Moving vehicles by ocean is going to get very expensive very soon and fuel consumption will have to be significantly reduced to alleviate those costs and meet new stringent emissions regulations being brought in over the next five years. The industry could face longer transit times as a consequence but there are mitigating strategies that can be implemented in the supply chain that can reduce the risk of disruption to the delivery of vehicles.
This was the message at yesterday’s Environment Club meeting held in London by Wallenius Wilhelmsen Logistics in conjunction with the World Wildlife Fund. But dealing with the cost and its consequences demands a widespread rethink across the logistics industry.
Speed is central to this “paradigm shift” said WWL’s global head of environment, Melanie Moore. Specifically, the company proposes a reduction of shipping speed from the 19 knots typical of car carriers to a new 10-knot standard. But though slower steaming has been a strategy many have been willing to adopt during the days of overcapacity brought about by the economic crisis, with recovery comes the renewed demand for competitive shipping times. Moore admitted that understanding the compromise between speed and cost was the biggest single issue WWL faced in dialogue with its customers as it moved forward.
“If we came out with this today, we wouldn’t get any business. Of course not, why would they wait?
Rather, WWL wants to pursue a longer-term solution through a “five-year conversation” with its customers. The company maintains that working on speed together, and finding savings elsewhere in a supply chain in which 40% of lead time is often spent with vehicles standing still, was the best method to offset the costs facing the industry.
“It’s not just us taking the chance and telling our customers ‘you are now going to have another couple of days in the schedule’. We have to work with them so they can change their other dynamics in the supply chain.”
Over the next five years ocean forwarders face three significant challenges relating to the International Maritime Organisation’s MARPOL regulations, and particularly the air emissions restrictions outlined in Annex VI.
The first is the addition of a 200 nautical mile Emission Control Area (ECA) around North America, stipulating the use of ECA specific fuel by 10-15% in volume. This becomes effective in August 2012 (similar zones already being established in the Baltic and North seas). The second is the CO2 energy efficiency instrument to be put in place by 2013 meaning a cost on marine fuels equivalent of $30/90/135 per tonne of fuel depending on the carbon factor. The third is the implementation in 2015 of the 0.1% sulphur content rule that will see a 0.1% requirement for MGO (marine gas oil) fuel, adding between $150-200/tonne fuel premium for ECAs (that being a modest estimate according to Moore).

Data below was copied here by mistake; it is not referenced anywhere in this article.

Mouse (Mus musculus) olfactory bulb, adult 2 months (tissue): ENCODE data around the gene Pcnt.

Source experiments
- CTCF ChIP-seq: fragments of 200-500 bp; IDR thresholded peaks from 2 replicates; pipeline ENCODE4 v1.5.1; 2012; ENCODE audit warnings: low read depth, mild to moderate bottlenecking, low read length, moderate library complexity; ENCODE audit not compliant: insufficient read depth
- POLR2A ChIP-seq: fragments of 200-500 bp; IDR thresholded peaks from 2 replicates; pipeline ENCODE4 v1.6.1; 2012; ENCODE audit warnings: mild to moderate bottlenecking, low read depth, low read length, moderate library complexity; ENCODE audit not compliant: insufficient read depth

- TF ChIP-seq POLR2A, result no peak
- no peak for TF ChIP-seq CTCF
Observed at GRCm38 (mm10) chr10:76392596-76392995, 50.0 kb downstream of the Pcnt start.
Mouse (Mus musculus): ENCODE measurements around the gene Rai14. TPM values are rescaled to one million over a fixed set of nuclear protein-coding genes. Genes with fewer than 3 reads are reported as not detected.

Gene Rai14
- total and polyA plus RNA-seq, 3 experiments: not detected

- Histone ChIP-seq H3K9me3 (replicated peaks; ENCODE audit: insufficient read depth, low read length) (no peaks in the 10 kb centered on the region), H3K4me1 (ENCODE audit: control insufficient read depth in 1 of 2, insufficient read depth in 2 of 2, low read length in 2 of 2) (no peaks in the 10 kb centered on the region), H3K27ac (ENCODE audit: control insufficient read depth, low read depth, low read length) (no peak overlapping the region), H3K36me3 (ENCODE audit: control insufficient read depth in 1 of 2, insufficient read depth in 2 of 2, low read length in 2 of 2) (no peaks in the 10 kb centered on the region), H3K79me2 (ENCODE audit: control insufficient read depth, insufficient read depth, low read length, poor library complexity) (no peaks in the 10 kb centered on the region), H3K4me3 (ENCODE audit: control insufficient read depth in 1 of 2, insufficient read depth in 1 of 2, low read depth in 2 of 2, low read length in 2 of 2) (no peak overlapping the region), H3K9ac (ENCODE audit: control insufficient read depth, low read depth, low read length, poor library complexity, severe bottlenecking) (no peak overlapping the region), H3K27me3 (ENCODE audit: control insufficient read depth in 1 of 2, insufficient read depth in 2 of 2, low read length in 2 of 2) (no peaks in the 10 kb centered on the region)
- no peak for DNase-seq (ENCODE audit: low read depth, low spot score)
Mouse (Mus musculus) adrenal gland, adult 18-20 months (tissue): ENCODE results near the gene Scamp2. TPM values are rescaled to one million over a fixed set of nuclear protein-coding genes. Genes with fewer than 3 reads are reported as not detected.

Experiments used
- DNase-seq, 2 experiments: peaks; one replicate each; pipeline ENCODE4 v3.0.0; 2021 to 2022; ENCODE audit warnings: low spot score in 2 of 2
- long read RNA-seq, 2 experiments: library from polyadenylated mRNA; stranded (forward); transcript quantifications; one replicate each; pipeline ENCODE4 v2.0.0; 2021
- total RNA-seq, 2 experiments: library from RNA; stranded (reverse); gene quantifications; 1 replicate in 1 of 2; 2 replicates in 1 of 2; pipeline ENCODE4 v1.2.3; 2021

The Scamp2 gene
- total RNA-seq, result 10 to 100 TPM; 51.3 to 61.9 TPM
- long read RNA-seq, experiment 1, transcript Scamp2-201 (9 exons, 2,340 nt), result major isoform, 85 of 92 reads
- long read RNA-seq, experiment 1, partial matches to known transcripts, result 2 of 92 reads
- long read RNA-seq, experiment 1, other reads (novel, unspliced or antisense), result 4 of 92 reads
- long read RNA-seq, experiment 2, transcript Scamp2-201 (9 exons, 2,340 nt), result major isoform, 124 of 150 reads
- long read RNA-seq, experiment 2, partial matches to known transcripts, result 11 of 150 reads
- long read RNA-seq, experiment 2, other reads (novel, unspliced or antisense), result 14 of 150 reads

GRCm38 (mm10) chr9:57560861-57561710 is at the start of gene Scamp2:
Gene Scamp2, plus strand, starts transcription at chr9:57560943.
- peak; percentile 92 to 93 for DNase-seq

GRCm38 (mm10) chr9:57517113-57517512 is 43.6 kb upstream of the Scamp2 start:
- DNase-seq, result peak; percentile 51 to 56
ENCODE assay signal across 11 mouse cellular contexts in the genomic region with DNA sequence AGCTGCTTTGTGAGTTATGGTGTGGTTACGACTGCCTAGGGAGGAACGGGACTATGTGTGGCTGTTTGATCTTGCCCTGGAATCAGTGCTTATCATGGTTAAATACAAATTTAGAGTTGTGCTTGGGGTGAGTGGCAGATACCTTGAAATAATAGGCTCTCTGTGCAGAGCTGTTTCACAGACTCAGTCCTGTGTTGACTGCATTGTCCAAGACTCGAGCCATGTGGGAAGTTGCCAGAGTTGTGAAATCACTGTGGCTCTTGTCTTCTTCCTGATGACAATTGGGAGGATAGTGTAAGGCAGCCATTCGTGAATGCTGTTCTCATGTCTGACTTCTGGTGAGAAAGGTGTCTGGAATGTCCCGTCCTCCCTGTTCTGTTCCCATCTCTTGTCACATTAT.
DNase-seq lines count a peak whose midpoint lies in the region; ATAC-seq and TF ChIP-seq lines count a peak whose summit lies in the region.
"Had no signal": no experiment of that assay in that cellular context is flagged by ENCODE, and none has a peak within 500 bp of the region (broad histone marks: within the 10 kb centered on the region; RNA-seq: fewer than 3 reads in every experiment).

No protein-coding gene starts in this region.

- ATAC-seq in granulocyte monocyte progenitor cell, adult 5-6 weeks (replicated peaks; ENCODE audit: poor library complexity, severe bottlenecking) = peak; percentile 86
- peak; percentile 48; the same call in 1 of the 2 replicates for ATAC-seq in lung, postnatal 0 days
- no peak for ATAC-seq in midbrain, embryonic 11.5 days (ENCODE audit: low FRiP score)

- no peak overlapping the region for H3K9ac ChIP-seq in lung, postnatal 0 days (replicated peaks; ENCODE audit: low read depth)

“When it comes to the 200nm ECA in the US and Canada, total fuel composition is going to change significantly…we are looking at double-digit figures for the more expensive fuel,” said Moore. So we are looking at that distance creating quite a big change in our fuel composition requirements for the future, as soon as 2012.”
According to Moore the industry needs to compensate by creating velocity in the supply chain and handing over its vehicles in a more efficient way. This does not automatically mean adding extra factory to dealer days but finding those days as efficiency gains elsewhere in the supply chain, something demanding forward looking dialogue with its customers.
“Customers have been impacted heavily in the last year and they are looking for savings. I think the situation matches what we are trying propose in terms of the paradigm shift. I think we are at a time in the industry where it is ok to look at supply chain change. The time is ripe to create this sort of paradigm shift. And speed is definitely a driver today.”
WWL also used the Environment Day to reveal its latest concept for a green ocean cargo terminal powered by solar and wind energy. Called the Castor Green Terminal (Castor being an endangered species of North American beaver), the concept includes a terminal and vehicle-processing centre powered by wind turbines and solar photovoltaic roof panels. The terminal is also self sufficient in terms of water needs with rain water collected from its roofs and stored in underground tanks to be reclaimed.
“We want to extend our zero emissions ambition from ocean activities to port and land-based activities,” said Erik Nyheim, COO, Terminal and Inland Services at WWL. “Now, our environmental goals will better cover our factory-to-dealer product scope, benefiting our customers who are starting to measure and reduce the carbon footprint in their entire supply chains.”